In every industry facing disruption, established companies have tried a lot of things to respond — from idea challenges to internal incubators to Silicon Valley outposts. But do these innovation activities actually move the bottom line?
“If you step back and look at the results … the answer is: not really,” says Steve Blank, a Silicon Valley-based serial entrepreneur. “Companies really have no end-to-end process for innovation.”
Blank sat down with Innovation to share best practices for prioritizing innovation activities and building innovation teams that move the needle.
Sourcing, Curating, and Prioritizing Innovation Activities
Blank emphasized the importance of establishing an innovation pipeline. In the model he advocates, companies need to decide where they will source innovation, which problems they want to solve, and how to prioritize innovation activities. And often, Blank adds, legal, procurement, and HR processes must be adjusted to support those innovation activities.
Companies also must give thought to where Horizon One, Two, and Three innovation work should be happening, Blank says. “For Horizon One and Two innovations, in hindsight, they really should have been deeply embedded inside operating divisions,” Blank said.
Horizon Three work may need independence and distance, especially when it potentially creates conflicts with existing offerings. But many companies, Blank says, have “neglected to have the organizational conversations much earlier… [Including,] what happens if we find early product-market fit, but it doesn’t fit in any division, or worse, [it] might kill existing sales? … How are we going to deal with [that]?”
Building Teams that Hack the System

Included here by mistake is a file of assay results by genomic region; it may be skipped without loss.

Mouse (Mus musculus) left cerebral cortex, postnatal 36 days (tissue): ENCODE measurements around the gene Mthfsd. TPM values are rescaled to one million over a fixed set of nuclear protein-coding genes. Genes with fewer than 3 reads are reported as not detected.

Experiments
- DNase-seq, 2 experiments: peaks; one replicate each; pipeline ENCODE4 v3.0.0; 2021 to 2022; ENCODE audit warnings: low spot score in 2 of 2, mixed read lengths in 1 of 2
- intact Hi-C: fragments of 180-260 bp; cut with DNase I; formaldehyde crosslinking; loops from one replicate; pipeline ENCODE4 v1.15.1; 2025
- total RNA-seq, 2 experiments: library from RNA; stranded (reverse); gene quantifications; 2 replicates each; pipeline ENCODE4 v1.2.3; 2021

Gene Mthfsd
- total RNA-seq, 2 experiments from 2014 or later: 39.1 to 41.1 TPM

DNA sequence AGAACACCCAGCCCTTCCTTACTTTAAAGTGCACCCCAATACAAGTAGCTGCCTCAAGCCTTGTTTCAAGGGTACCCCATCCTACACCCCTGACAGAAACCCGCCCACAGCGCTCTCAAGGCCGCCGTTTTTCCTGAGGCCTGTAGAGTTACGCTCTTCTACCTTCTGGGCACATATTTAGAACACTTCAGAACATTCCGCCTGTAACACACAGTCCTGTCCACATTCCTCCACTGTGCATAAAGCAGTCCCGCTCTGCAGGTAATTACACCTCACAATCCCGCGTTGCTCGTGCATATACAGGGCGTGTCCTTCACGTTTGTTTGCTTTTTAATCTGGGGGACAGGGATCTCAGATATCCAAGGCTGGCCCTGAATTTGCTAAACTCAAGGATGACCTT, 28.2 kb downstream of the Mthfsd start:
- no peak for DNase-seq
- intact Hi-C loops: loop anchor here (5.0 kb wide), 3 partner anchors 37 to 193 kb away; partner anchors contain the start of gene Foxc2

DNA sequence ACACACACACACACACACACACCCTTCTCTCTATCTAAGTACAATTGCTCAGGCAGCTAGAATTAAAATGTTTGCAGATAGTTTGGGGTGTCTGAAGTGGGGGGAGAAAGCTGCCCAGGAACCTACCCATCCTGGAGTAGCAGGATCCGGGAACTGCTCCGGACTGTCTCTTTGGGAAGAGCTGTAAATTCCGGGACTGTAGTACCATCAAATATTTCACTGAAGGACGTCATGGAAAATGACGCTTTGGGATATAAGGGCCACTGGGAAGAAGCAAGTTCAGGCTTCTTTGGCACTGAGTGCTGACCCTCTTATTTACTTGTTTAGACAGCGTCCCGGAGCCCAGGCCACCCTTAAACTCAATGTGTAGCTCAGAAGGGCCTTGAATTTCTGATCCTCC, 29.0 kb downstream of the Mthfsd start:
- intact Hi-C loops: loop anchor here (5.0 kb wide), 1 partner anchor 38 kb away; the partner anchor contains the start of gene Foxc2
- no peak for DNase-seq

While making change as an individual can be frustrating at large companies, Blank said building balanced innovation teams — pairing innovators and builders — can help achieve change.
“It’s usually the innovators who have the idea — [without] understanding that they need another complement to their skills,” Blank said. “And even those who have crossed the finish line individually will tell you what a horrible process it was.”
Innovators and builders bring different sets of skills to their teams. According to Blank, innovators “see something that most people don’t about technology opportunity … regulatory insights … or some other type of disruption.” Examples: Steve Jobs and Elon Musk.
Meanwhile, builders and intrapreneurs create the actual product and often shape the business case. Examples: Steve Wozniak at Apple and JB Straubel at Tesla.
“Inside a company, [the intrapreneur is] almost always the person who can figure out a way across all the obstacles at a large company to … get something shipped and delivered to customers.”
For more insights from innovation experts, watch the rest of our videos in our Innovation Confidential series.